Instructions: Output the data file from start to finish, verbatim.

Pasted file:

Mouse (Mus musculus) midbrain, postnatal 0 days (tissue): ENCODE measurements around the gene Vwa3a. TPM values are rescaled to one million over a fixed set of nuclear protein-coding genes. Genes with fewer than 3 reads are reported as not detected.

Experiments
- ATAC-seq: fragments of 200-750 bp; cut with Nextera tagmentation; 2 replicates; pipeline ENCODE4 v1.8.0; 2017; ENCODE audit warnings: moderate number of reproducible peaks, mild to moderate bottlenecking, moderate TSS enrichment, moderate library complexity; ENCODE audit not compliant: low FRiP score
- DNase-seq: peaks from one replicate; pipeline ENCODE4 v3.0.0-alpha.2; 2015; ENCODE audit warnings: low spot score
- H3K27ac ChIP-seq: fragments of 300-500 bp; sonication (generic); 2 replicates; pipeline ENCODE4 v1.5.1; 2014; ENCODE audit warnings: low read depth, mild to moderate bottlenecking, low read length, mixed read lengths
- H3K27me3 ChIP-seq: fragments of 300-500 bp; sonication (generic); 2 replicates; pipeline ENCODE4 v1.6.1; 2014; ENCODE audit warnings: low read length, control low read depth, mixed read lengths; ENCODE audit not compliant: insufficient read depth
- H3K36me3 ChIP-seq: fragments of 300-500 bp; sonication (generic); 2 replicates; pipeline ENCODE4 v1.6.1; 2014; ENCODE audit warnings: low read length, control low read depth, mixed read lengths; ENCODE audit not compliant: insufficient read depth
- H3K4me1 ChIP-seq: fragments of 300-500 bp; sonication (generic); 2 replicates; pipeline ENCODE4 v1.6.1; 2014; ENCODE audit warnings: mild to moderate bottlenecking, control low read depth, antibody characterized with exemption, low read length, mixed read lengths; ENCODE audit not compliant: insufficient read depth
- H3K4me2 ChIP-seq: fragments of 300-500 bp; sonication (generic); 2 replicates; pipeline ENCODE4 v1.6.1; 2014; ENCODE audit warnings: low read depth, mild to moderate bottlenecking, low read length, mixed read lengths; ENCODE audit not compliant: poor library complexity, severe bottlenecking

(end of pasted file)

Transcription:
Mouse (Mus musculus) midbrain, postnatal 0 days (tissue): ENCODE measurements around the gene Vwa3a. TPM values are rescaled to one million over a fixed set of nuclear protein-coding genes. Genes with fewer than 3 reads are reported as not detected.

Experiments
- ATAC-seq: fragments of 200-750 bp; cut with Nextera tagmentation; 2 replicates; pipeline ENCODE4 v1.8.0; 2017; ENCODE audit warnings: moderate number of reproducible peaks, mild to moderate bottlenecking, moderate TSS enrichment, moderate library complexity; ENCODE audit not compliant: low FRiP score
- DNase-seq: peaks from one replicate; pipeline ENCODE4 v3.0.0-alpha.2; 2015; ENCODE audit warnings: low spot score
- H3K27ac ChIP-seq: fragments of 300-500 bp; sonication (generic); 2 replicates; pipeline ENCODE4 v1.5.1; 2014; ENCODE audit warnings: low read depth, mild to moderate bottlenecking, low read length, mixed read lengths
- H3K27me3 ChIP-seq: fragments of 300-500 bp; sonication (generic); 2 replicates; pipeline ENCODE4 v1.6.1; 2014; ENCODE audit warnings: low read length, control low read depth, mixed read lengths; ENCODE audit not compliant: insufficient read depth
- H3K36me3 ChIP-seq: fragments of 300-500 bp; sonication (generic); 2 replicates; pipeline ENCODE4 v1.6.1; 2014; ENCODE audit warnings: low read length, control low read depth, mixed read lengths; ENCODE audit not compliant: insufficient read depth
- H3K4me1 ChIP-seq: fragments of 300-500 bp; sonication (generic); 2 replicates; pipeline ENCODE4 v1.6.1; 2014; ENCODE audit warnings: mild to moderate bottlenecking, control low read depth, antibody characterized with exemption, low read length, mixed read lengths; ENCODE audit not compliant: insufficient read depth
- H3K4me2 ChIP-seq: fragments of 300-500 bp; sonication (generic); 2 replicates; pipeline ENCODE4 v1.6.1; 2014; ENCODE audit warnings: low read depth, mild to moderate bottlenecking, low read length, mixed read lengths; ENCODE audit not compliant: poor library complexity, severe bottlenecking